Memoir by: Andrew Joseph (Joe) Carseldine (Grandson, April 1914-July 2011)
Sarah Agnes Carseldine nee: Protheroe (13-3-1856 to 16-8-1929)
My grandparents. Joseph and Sarah Agnes Carseldine (nee Protheroe) lived at `Fairfield’, Bald Hills, the family farm where Joseph’s parents, William and Mary Ann Carseldine had settled in 1858.
Grandpa died suddenly on 5th June 1919 from influenza. After the end of World War I, an influenza epidemic swept Europe causing many deaths, it was said as many as were killed in the War. Australian troops returning from the war brought it to Australia, Grandpa being one of the victims.
Then on 2ndApril 1920, Uncle Vern (Vernon David Carseldine, born 10.10.1896) was tragically drowned at Bribie Island together with Wallace McCallum, and Eric Beer. This left Grandma with no male to help run the farm. My father, Percy James Carseldine (27.2.1889 – 29.6.1964) a blacksmith by trade, decided to leave his trade and take over the working of the farm.
Our family had been living in Flower Street, Northgate and we moved to ‘Fairfield,’ Bald Hills (then a rural, mostly dairying area 11 miles north of Brisbane) in October 1920. I can well remember the movement that day. Two men arrived at the Northgate house with an open wagon drawn by two horses and loaded our possessions. Dad, Mum and we three kids, me (Joe), Harold and Vern (who was then 4 months old) preceded them in our horse and sulky.
From then on, our family settled down to farm life. Dad running the farm, and Mum and Grandma running the household.
One of Grandma’s interests was the vegetable garden, from which we had a constant supply of seasonal vegetables throughout the year. We also had fruit trees growing; peaches, ordinary white fleshed and china flats, guavas, Seville oranges, bush lemons, and persimmons. Grandma was an excellent cook. She made a variety of jams, pickles, and chutney, so the pantry was always well stocked. I can still remember the taste of her Steamed Peach Puddings! She would line an enamel basin with pastry, add peaches and sugar and cover with pastry top and then she would steam cook it. Another of her specialities was Pumpkin Pie, which was just as delicious as the Peach Pudding. Her scones made from buttermilk were another unforgettable delicacy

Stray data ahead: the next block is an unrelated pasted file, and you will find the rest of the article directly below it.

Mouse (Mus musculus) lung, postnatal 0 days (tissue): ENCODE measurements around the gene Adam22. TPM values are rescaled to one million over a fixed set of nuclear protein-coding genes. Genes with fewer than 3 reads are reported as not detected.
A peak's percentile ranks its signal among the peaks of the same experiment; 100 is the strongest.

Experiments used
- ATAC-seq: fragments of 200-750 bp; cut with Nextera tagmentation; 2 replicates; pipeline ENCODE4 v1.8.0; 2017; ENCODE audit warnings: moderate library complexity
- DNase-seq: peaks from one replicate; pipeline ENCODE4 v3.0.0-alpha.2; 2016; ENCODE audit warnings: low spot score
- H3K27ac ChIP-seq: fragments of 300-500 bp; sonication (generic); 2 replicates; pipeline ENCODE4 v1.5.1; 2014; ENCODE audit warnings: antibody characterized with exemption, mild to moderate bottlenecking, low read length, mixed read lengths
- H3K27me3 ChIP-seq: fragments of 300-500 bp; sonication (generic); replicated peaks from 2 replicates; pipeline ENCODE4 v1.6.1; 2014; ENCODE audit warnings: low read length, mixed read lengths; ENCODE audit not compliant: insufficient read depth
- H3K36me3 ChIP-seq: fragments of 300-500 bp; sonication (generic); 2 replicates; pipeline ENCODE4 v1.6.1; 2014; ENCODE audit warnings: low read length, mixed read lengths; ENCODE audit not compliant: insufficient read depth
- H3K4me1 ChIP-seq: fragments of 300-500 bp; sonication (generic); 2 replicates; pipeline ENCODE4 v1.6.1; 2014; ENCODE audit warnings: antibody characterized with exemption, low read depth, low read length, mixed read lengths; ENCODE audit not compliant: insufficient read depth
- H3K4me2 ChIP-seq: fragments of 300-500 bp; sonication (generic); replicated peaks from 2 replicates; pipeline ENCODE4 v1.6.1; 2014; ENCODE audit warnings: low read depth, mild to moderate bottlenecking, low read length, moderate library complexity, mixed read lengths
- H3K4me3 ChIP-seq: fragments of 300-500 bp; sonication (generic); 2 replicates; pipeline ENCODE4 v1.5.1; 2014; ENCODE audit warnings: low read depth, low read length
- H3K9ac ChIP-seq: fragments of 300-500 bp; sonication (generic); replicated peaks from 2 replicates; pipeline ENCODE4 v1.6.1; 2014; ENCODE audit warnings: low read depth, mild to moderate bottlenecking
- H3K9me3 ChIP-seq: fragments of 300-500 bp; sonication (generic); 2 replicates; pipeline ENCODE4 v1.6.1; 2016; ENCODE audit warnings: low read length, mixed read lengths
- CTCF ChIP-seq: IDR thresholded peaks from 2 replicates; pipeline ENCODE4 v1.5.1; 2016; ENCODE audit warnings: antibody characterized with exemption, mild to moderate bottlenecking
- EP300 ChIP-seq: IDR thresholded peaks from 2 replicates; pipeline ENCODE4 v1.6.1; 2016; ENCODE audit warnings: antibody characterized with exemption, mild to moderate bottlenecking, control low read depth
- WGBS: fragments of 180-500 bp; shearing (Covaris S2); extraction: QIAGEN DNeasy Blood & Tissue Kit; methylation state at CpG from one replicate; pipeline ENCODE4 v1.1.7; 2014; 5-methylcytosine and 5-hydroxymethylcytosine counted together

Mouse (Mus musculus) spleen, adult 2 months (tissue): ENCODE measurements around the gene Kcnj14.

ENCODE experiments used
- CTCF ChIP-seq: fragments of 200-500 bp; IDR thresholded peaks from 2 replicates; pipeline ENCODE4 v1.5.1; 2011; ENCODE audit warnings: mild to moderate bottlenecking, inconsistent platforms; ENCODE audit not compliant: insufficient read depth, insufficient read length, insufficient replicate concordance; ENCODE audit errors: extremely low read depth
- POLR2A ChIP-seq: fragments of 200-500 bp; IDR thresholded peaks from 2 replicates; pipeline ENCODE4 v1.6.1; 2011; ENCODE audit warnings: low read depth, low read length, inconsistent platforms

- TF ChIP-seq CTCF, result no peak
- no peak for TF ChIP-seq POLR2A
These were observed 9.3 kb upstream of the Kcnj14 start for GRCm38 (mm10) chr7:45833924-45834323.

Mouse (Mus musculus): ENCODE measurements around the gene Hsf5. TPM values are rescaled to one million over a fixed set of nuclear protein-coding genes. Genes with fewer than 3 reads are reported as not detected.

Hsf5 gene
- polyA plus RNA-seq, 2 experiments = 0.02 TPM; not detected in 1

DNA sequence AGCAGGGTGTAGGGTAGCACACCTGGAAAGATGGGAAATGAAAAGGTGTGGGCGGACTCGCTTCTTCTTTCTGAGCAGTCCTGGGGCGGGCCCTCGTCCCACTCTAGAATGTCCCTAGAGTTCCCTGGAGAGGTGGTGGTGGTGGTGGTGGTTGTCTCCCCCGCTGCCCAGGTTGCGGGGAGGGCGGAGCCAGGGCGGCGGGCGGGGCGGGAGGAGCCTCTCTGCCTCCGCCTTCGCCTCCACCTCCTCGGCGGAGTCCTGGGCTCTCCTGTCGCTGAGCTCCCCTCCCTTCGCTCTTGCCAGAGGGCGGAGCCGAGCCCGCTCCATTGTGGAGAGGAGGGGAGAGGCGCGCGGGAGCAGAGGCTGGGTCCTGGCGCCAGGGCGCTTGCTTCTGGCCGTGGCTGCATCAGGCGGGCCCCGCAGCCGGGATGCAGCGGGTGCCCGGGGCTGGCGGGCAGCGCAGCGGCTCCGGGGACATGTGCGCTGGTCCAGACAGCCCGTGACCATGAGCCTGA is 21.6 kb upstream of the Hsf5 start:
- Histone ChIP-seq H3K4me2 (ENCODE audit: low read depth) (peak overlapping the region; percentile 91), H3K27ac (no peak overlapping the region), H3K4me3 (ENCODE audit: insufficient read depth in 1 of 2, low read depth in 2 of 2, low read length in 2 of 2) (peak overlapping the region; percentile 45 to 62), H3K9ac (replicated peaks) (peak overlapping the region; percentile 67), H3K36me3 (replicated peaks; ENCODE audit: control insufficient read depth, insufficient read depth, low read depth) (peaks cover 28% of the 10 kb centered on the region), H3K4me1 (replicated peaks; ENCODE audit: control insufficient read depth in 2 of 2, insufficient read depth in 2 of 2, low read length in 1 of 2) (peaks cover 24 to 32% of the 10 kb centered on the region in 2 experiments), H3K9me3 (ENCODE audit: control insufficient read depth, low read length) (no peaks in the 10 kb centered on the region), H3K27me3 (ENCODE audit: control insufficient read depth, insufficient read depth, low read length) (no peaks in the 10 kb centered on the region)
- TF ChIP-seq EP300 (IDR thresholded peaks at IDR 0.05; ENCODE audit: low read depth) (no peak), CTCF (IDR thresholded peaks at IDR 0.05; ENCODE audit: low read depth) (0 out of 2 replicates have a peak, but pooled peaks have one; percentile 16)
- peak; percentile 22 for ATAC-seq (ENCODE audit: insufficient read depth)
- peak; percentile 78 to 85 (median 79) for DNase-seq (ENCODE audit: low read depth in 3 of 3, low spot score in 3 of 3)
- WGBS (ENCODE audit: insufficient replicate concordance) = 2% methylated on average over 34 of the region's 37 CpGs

Each year the Church would hold a Fete, which included cooking and needlework competitions, and about 1923 I was reading through the various categories of the competition, when I noticed that the prize for a plate of scones, was the princely sum of two shillings and sixpence (25 cents today).
So, I asked grandma would she show me how to make scones, and she agreed. Things went smoothly and the scones came out of the oven beautifully cooked, and I started to go outside thinking my job was finished. Grandma asked,
“Where are you going Joe?”
“Oh, I’ve made the scones I’m going out to play,” I replied.
“Oh no you’re not” said Grandma, “The cooking isn’t finished until the dishes are washed up!”. However, `my’ scones won first prize, and I felt like a millionaire.
When the pie melon season arrived, it was time to make a stock of melon and lemon jam. We would sit round the kitchen table and night, Grandma and Mum cutting up the melon, and Harold, my next younger brother and I were recruited to take out all the seeds from the melon. Then the prepared fruit was left overnight together with the lemon seeds in a cloth bag, so that the pectin would infuse throughout. Next day it would be cooked, cooled, and bottled, with melted bees wax being poured over the top of each jar to preserve it.
While Mum was preparing dinner at night, Grandma would bath us. Vern, number two brother, was always a problem at bath time, Grandma would have to fight him to remove his clothes for the bath, then he would refuse to get into the bath. Then, after finishing the bath, he would refuse to get out. Grandma always won!